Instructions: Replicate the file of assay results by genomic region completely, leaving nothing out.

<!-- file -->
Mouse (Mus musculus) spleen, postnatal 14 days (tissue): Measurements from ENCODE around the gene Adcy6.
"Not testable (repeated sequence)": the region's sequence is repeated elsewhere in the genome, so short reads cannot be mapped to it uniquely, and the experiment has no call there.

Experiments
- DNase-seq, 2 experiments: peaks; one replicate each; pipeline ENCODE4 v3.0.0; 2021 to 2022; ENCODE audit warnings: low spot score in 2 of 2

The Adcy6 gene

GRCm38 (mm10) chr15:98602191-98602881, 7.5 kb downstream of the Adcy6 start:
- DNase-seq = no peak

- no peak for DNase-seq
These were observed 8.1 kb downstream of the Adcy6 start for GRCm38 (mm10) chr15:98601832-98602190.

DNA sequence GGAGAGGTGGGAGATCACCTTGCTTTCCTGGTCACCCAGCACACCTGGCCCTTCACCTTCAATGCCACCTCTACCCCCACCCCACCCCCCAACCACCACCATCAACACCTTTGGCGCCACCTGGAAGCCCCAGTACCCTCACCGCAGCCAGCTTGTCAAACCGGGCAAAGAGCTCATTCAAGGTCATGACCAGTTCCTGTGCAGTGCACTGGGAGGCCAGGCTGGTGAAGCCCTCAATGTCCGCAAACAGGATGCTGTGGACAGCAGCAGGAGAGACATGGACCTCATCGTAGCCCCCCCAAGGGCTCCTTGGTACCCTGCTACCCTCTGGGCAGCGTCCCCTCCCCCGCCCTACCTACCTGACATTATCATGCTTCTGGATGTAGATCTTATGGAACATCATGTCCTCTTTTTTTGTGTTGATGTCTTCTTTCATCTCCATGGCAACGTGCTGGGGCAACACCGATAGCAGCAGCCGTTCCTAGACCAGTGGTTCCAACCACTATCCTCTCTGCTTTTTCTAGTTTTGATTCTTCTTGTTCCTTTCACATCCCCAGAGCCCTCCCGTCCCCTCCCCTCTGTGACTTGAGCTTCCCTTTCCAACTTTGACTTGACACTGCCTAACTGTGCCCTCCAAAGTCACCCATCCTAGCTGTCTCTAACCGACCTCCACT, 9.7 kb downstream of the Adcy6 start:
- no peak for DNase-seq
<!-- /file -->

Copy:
Mouse (Mus musculus) spleen, postnatal 14 days (tissue): Measurements from ENCODE around the gene Adcy6.
"Not testable (repeated sequence)": the region's sequence is repeated elsewhere in the genome, so short reads cannot be mapped to it uniquely, and the experiment has no call there.

Experiments
- DNase-seq, 2 experiments: peaks; one replicate each; pipeline ENCODE4 v3.0.0; 2021 to 2022; ENCODE audit warnings: low spot score in 2 of 2

The Adcy6 gene

GRCm38 (mm10) chr15:98602191-98602881, 7.5 kb downstream of the Adcy6 start:
- DNase-seq = no peak

- no peak for DNase-seq
These were observed 8.1 kb downstream of the Adcy6 start for GRCm38 (mm10) chr15:98601832-98602190.

DNA sequence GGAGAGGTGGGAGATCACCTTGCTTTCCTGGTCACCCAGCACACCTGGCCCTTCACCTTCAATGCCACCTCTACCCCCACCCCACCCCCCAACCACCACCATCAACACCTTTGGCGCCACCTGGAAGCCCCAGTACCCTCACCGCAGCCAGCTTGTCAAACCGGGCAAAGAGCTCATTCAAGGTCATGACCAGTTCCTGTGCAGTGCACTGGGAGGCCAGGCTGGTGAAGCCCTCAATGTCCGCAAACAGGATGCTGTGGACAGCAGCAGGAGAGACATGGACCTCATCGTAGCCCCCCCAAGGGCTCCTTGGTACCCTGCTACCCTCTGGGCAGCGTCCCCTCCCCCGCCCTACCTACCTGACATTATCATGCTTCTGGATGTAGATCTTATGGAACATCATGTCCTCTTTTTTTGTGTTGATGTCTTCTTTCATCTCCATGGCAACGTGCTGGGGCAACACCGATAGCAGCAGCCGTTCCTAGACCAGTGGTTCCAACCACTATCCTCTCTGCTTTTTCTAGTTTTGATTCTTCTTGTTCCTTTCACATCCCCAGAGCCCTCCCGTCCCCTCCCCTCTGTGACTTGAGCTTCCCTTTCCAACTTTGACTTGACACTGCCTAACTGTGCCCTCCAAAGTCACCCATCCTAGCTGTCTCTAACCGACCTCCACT, 9.7 kb downstream of the Adcy6 start:
- no peak for DNase-seq